by Justin Charneau, Eagle Protect
Skin-related (dermal) issues from the constant wearing of disposable gloves were among the top complaints revealed in various cannabis workplace surveys. Many employees required to don single-use gloves to conduct a variety of job-related tasks – in the cannabis cultivation process and several other industries – remain unaware of the distinct types and qualities on the market, and how they differ. The quality, fit, durability, and functionality of disposable gloves are determined by several factors, including the type, application, raw materials, and manufacturing processes used to produce them.
Gloves by Type and Dermal Risk
Among disposable gloves, there are three primary types – latex, vinyl, and nitrile, each with differing qualities and risks. Here is a snapshot of each variety, along with their associated dermal risks:
Latex – these gloves are constructed of rubber, a snug fit like second skin that is both highly elastic and resilient. They are mostly worn in the medical industry, where a high level of dexterity and tactility is warranted. However, latex gloves can trigger a Type I hypersensitivity reaction to latex and Type IV hypersensitivity reaction to rubber chemicals. Latex-free nitrile gloves have generally superseded this option in the market.
Vinyl – these cheap gloves are manufactured from brittle polyvinyl chloride (PVC) material, prone to a high rate of defects (rips and holes) in the glove barrier, an immediate cross-contamination risk.
Vinyl gloves are manufactured with plasticizers to soften the PVC, which often contain toxic phthalates and chemicals. Many of these ortho-phthalates have been shown to harm reproductive health and brain development. These threats can be absorbed into the glove wearer’s skin, and leach into the food handled which, in turn, can later be ingested by customers. Phthalates in vinyl gloves are highly restricted in Europe and Japan for food handling and were recently banned by the state of Maine.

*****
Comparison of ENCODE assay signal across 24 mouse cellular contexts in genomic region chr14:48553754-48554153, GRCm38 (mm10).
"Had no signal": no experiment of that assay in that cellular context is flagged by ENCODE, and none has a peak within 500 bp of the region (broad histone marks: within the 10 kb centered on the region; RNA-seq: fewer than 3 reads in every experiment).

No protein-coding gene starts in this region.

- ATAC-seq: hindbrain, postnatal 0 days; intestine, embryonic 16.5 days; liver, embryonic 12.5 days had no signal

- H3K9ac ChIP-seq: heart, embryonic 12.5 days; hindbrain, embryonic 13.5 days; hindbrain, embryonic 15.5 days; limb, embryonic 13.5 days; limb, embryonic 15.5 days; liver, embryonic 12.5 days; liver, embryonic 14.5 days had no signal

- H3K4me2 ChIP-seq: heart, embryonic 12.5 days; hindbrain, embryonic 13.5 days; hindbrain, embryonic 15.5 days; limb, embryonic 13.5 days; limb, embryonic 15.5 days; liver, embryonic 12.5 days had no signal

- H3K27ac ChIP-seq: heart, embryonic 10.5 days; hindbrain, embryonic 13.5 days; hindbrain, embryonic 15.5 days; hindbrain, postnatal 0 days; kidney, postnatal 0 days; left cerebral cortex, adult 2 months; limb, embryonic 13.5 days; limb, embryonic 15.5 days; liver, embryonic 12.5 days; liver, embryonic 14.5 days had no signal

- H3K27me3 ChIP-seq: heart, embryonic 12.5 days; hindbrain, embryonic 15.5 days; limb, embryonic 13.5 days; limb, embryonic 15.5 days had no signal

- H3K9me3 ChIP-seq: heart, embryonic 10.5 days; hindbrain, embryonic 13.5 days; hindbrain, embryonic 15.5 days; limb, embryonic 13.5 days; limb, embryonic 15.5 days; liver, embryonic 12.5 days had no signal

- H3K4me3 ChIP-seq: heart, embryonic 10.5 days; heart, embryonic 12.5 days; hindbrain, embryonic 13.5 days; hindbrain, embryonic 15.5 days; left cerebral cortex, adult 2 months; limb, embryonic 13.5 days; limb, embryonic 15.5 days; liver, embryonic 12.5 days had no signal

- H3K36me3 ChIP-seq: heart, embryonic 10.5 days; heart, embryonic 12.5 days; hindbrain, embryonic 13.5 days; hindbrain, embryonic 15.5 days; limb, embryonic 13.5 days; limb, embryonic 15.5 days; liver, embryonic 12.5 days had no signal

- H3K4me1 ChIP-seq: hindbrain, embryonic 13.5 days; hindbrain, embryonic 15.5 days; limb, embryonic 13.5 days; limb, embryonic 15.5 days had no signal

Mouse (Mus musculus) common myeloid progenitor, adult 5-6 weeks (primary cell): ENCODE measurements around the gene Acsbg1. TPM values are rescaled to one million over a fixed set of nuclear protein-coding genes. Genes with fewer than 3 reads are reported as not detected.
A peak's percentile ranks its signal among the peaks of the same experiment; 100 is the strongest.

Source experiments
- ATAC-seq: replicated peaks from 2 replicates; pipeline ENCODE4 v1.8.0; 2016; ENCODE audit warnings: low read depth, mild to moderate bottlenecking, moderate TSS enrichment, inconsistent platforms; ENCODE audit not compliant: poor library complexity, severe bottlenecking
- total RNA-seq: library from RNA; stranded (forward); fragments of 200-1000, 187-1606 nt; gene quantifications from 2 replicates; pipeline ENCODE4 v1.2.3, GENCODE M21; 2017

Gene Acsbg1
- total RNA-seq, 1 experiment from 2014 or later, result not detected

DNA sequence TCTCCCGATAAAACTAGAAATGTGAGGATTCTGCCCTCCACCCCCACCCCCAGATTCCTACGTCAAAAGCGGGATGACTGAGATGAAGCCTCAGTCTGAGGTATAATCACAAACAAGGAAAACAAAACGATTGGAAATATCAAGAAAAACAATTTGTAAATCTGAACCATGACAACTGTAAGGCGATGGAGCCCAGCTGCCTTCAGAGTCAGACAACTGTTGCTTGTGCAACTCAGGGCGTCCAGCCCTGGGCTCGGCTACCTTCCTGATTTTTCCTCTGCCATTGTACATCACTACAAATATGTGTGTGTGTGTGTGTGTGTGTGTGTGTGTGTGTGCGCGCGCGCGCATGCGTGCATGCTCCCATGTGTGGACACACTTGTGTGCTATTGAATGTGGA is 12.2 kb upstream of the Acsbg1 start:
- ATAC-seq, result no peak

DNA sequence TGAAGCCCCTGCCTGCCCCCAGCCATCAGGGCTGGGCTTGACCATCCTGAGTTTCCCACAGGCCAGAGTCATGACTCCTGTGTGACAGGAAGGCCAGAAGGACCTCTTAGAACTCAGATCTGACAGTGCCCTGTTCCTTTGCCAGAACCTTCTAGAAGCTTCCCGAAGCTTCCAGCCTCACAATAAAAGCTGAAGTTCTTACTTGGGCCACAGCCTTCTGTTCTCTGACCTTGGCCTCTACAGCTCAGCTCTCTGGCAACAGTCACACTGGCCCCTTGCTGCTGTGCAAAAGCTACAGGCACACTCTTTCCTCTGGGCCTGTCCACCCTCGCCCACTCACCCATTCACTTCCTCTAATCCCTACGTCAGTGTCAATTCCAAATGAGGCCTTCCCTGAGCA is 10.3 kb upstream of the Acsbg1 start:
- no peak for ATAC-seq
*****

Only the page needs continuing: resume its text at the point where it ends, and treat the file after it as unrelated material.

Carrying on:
Vitrile – a blend of vinyl and nitrile. These gloves should be stronger than plain vinyl gloves and less expensive than nitrile. Due to pandemic-related price increases in gloves, the vitrile option has recently grown in popularity. Buyers should beware of cheap nitrile gloves, blended with cheaper vinyl, yet still marketed as nitrile. Vitrile gloves carry the same risks to the wearer, and the products they handle, as vinyl gloves.
Nitrile – these gloves are among the best choice for the cannabis industry, as they protect against harmful chemical substances, and their puncture and tear-resistant qualities are ideal for complex cultivation and processing tasks. They also provide the highest level of protection and durability as a barrier to harmful chemicals and pesticide exposure.
However, nitrile glove allergies can also occur, posing potential problems for the glove wearer. Cheap and toxic raw material ingredients, which reduce glove manufacturing costs, can also cause occupational skin disease (OSD), such as contact dermatitis and Type IV hypersensitivity to rubber chemicals. Accelerators, added to speed up rubber vulcanization during the manufacturing process, are the typical cause of glove contact allergies.
For glove wearers prone to skin allergies and irritation, higher quality gloves and accelerator-free options are a necessity.
Keeping Your Workforce Safe
There are ways and means of reducing the risk of dermal disorders caused by single-use, disposable gloves. The more frequently gloves are worn, the higher the risk. Below are several ways to mitigate the risk of dermal disorders:
Choose quality nitrile gloves, marketed by reputable suppliers with an extensive history of glove sourcing and experience. Look for well-established company websites, including industry-related blogs, published articles, and resources that demonstrate the supplier’s commitment to quality
Request proof of factory and third-party audits, as well as HACCP compliance certifications
Plan to undergo a commercial trial of glove products prior to committing to bulk purchasing. Any established and reputable supplier should be more than happy to ship glove samples for trial usage
If possible, choose accelerator-free nitrile gloves
Consider your options for glove types. Be wary of vinyl / nitrile-mixed gloves passed off as nitrile – always sample first before you buy
If alternatives are available, avoid vinyl gloves
For more information on how disposable gloves can affect your business and productivity due to skin disorders and repetitive hand movement injuries, please read our recent NCIA blog post, “PPE and Staff Efficiencies – How Much Do the Quality of Your Disposable Gloves Matter?”
Justine Charneau is the head of cannabis industry sales at Eagle Protect, a disposable glove supplier dedicated to the responsible sourcing of quality products that ensure customer safety and impact reduction, ultimately mitigating customers’ risk. Eagle Protect is the only global PPE supplier that is a Certified B Corporation, a designation that a business has met the highest standards of verified performance, accountability, and transparency. She can be reached at email@example.com.
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